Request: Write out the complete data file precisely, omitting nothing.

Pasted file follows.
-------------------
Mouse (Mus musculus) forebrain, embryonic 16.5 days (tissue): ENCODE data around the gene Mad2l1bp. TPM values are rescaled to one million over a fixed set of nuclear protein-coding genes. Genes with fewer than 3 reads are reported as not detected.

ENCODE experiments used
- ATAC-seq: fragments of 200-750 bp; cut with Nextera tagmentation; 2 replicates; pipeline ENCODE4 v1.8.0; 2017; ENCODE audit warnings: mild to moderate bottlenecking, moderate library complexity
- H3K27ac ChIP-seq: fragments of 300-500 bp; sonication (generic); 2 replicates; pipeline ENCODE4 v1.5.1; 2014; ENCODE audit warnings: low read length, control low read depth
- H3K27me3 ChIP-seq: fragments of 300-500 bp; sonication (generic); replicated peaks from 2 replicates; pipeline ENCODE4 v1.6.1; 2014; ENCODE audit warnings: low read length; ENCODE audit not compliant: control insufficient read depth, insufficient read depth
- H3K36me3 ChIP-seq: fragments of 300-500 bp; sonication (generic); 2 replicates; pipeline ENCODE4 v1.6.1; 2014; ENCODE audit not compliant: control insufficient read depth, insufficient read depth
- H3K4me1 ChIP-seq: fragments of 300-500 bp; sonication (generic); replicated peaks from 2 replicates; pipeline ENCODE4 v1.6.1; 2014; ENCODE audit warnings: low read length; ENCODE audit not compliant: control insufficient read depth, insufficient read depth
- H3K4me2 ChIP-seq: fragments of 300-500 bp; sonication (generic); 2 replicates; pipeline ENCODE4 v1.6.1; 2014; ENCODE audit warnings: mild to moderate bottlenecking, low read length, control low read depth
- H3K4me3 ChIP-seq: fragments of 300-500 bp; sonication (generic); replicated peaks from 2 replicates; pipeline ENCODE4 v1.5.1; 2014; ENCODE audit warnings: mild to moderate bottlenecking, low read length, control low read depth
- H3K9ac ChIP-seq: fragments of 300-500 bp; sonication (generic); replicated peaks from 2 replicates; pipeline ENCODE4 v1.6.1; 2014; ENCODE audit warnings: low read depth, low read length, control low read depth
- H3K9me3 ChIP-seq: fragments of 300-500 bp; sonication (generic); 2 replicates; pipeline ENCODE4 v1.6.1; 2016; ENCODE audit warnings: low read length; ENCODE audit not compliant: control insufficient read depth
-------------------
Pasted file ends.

Mouse (Mus musculus) forebrain, embryonic 16.5 days (tissue): ENCODE data around the gene Mad2l1bp. TPM values are rescaled to one million over a fixed set of nuclear protein-coding genes. Genes with fewer than 3 reads are reported as not detected.

ENCODE experiments used
- ATAC-seq: fragments of 200-750 bp; cut with Nextera tagmentation; 2 replicates; pipeline ENCODE4 v1.8.0; 2017; ENCODE audit warnings: mild to moderate bottlenecking, moderate library complexity
- H3K27ac ChIP-seq: fragments of 300-500 bp; sonication (generic); 2 replicates; pipeline ENCODE4 v1.5.1; 2014; ENCODE audit warnings: low read length, control low read depth
- H3K27me3 ChIP-seq: fragments of 300-500 bp; sonication (generic); replicated peaks from 2 replicates; pipeline ENCODE4 v1.6.1; 2014; ENCODE audit warnings: low read length; ENCODE audit not compliant: control insufficient read depth, insufficient read depth
- H3K36me3 ChIP-seq: fragments of 300-500 bp; sonication (generic); 2 replicates; pipeline ENCODE4 v1.6.1; 2014; ENCODE audit not compliant: control insufficient read depth, insufficient read depth
- H3K4me1 ChIP-seq: fragments of 300-500 bp; sonication (generic); replicated peaks from 2 replicates; pipeline ENCODE4 v1.6.1; 2014; ENCODE audit warnings: low read length; ENCODE audit not compliant: control insufficient read depth, insufficient read depth
- H3K4me2 ChIP-seq: fragments of 300-500 bp; sonication (generic); 2 replicates; pipeline ENCODE4 v1.6.1; 2014; ENCODE audit warnings: mild to moderate bottlenecking, low read length, control low read depth
- H3K4me3 ChIP-seq: fragments of 300-500 bp; sonication (generic); replicated peaks from 2 replicates; pipeline ENCODE4 v1.5.1; 2014; ENCODE audit warnings: mild to moderate bottlenecking, low read length, control low read depth
- H3K9ac ChIP-seq: fragments of 300-500 bp; sonication (generic); replicated peaks from 2 replicates; pipeline ENCODE4 v1.6.1; 2014; ENCODE audit warnings: low read depth, low read length, control low read depth
- H3K9me3 ChIP-seq: fragments of 300-500 bp; sonication (generic); 2 replicates; pipeline ENCODE4 v1.6.1; 2016; ENCODE audit warnings: low read length; ENCODE audit not compliant: control insufficient read depth